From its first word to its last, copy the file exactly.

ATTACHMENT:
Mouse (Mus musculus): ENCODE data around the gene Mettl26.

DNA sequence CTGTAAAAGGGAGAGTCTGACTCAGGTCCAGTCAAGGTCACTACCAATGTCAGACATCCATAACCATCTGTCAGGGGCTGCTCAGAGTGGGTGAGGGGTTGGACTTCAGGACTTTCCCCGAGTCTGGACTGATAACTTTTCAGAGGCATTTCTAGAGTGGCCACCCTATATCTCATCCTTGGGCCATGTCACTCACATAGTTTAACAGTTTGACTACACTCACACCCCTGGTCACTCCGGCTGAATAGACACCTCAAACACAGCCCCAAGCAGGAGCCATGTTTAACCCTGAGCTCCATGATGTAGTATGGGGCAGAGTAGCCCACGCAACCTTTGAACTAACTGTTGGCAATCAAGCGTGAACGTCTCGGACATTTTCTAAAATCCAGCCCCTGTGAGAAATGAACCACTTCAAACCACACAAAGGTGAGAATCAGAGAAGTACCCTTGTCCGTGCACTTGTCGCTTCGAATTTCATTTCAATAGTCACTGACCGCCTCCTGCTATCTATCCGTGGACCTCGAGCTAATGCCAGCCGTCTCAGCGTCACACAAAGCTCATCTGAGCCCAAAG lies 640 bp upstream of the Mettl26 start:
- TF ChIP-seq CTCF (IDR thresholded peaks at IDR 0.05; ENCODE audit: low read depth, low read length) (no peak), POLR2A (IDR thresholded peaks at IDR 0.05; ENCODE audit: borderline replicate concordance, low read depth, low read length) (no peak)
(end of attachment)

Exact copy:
Mouse (Mus musculus): ENCODE data around the gene Mettl26.

DNA sequence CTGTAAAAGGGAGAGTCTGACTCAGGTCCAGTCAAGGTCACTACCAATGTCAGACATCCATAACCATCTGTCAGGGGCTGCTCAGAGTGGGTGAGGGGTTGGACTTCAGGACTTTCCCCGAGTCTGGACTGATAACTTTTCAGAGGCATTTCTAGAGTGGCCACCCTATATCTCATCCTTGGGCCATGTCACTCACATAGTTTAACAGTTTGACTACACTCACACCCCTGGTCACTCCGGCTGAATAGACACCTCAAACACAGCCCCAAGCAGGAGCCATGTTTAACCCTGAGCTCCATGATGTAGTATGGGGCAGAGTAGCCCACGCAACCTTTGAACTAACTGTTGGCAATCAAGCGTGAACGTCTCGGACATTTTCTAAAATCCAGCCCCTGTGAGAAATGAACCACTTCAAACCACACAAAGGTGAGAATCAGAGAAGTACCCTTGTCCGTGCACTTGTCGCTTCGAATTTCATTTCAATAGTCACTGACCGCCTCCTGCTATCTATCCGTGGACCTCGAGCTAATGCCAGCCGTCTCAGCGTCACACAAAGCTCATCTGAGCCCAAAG lies 640 bp upstream of the Mettl26 start:
- TF ChIP-seq CTCF (IDR thresholded peaks at IDR 0.05; ENCODE audit: low read depth, low read length) (no peak), POLR2A (IDR thresholded peaks at IDR 0.05; ENCODE audit: borderline replicate concordance, low read depth, low read length) (no peak)